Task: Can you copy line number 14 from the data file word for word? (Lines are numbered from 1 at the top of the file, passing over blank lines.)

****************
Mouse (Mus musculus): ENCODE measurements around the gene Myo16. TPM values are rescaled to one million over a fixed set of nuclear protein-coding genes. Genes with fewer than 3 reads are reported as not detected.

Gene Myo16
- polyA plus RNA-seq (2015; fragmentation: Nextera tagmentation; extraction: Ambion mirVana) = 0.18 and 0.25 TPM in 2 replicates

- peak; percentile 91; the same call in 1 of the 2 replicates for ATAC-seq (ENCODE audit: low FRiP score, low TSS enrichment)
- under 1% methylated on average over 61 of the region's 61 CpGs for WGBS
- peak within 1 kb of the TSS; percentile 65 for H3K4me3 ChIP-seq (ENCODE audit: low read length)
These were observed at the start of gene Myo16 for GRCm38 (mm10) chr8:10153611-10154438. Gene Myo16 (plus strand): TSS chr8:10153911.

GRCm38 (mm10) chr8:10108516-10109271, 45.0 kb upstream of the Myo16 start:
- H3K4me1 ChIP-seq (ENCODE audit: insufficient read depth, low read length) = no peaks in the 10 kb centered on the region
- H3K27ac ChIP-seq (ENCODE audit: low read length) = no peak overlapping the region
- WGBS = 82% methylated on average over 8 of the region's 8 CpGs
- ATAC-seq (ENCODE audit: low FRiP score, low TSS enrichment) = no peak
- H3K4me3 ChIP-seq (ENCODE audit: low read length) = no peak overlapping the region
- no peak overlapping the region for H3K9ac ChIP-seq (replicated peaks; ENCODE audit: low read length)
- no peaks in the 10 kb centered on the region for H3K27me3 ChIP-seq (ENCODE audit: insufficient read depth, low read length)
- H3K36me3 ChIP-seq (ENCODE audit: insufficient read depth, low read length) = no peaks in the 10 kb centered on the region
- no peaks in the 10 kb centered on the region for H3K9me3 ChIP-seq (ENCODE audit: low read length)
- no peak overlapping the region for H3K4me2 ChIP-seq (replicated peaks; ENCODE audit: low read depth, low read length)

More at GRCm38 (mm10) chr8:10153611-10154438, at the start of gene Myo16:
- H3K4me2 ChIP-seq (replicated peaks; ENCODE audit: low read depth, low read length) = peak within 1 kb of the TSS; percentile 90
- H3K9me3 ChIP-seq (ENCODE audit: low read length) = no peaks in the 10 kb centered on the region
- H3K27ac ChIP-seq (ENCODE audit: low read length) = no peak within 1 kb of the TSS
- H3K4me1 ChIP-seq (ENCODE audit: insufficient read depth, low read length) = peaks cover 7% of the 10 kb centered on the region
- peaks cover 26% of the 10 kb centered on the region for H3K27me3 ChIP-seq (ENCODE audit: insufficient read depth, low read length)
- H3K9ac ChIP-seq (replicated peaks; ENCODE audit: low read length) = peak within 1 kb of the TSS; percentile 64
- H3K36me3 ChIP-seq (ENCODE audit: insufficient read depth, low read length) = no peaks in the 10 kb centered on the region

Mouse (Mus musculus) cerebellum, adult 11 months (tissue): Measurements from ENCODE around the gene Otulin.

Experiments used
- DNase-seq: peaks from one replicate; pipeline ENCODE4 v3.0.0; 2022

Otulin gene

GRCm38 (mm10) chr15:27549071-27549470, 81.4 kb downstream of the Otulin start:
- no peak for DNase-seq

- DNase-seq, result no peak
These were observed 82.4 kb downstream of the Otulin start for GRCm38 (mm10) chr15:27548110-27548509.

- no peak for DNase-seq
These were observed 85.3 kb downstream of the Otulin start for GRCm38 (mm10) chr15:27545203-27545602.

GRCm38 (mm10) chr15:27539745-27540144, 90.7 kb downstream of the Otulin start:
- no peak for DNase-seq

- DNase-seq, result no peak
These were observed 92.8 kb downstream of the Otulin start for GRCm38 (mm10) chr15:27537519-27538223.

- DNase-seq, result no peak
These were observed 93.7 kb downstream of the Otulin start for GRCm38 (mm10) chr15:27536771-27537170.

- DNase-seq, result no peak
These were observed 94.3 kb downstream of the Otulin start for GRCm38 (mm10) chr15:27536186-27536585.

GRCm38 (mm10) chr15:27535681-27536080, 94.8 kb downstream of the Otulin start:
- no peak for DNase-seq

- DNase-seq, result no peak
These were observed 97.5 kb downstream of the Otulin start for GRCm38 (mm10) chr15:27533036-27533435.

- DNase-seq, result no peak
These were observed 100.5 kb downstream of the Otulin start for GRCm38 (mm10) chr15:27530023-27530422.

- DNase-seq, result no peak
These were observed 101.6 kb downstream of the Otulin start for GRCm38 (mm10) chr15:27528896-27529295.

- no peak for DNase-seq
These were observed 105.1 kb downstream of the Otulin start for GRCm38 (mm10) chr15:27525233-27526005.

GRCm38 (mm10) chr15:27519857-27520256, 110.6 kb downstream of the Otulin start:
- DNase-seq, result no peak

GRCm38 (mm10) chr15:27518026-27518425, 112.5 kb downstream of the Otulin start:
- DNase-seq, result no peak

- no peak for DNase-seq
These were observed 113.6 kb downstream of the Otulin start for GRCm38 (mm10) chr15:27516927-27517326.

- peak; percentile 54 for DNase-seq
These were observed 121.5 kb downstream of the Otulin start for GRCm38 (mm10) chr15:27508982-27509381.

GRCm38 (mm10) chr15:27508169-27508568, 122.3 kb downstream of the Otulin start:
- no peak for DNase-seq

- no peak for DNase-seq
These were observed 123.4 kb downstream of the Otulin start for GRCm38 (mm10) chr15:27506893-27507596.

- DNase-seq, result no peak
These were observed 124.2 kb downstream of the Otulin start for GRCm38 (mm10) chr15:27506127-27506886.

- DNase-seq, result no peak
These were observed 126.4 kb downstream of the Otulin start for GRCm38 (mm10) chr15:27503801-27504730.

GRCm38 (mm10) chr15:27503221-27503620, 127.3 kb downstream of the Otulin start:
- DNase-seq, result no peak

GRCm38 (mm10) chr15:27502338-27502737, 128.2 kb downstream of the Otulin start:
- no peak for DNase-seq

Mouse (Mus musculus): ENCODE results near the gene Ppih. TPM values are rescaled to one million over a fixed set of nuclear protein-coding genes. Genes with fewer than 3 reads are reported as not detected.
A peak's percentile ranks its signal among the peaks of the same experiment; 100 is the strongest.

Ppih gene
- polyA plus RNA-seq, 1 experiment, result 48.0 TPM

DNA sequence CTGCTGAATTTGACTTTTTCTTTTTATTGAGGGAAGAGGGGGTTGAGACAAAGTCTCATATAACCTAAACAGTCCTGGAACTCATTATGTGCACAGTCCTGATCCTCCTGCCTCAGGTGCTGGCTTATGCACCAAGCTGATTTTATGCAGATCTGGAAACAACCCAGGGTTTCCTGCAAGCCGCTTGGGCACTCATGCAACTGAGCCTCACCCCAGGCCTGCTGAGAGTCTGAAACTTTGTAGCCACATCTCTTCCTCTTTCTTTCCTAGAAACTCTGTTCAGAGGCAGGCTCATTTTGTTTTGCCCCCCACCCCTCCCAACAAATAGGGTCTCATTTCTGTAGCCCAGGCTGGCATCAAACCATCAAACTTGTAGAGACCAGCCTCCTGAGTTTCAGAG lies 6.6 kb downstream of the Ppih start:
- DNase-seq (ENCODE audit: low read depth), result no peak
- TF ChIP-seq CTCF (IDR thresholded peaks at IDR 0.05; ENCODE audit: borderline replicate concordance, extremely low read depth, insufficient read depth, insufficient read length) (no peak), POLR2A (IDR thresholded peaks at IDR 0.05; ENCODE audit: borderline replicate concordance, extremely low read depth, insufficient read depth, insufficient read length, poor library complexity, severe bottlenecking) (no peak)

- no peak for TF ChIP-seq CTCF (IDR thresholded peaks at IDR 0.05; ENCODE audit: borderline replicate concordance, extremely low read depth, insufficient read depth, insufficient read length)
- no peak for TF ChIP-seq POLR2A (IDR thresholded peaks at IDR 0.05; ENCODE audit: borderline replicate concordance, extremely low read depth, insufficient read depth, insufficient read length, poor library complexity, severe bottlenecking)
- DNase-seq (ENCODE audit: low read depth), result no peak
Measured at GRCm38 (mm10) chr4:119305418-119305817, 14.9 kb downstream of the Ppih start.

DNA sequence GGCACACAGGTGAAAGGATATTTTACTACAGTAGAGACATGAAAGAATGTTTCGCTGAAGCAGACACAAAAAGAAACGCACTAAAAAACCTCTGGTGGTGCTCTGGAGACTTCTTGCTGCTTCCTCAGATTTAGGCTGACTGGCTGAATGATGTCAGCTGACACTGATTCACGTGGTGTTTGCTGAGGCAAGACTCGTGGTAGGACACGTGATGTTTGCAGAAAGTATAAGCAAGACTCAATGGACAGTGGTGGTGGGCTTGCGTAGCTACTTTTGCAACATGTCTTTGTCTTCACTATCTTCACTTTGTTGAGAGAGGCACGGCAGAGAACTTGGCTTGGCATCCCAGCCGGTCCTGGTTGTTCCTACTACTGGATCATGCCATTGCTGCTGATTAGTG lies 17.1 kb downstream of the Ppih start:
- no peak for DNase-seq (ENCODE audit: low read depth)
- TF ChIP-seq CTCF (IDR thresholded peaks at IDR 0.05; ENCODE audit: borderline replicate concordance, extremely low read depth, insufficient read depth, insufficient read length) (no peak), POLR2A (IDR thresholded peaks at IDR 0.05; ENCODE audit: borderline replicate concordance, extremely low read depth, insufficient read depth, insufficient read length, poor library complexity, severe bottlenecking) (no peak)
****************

- no peak overlapping the region for H3K9ac ChIP-seq (replicated peaks; ENCODE audit: low read length)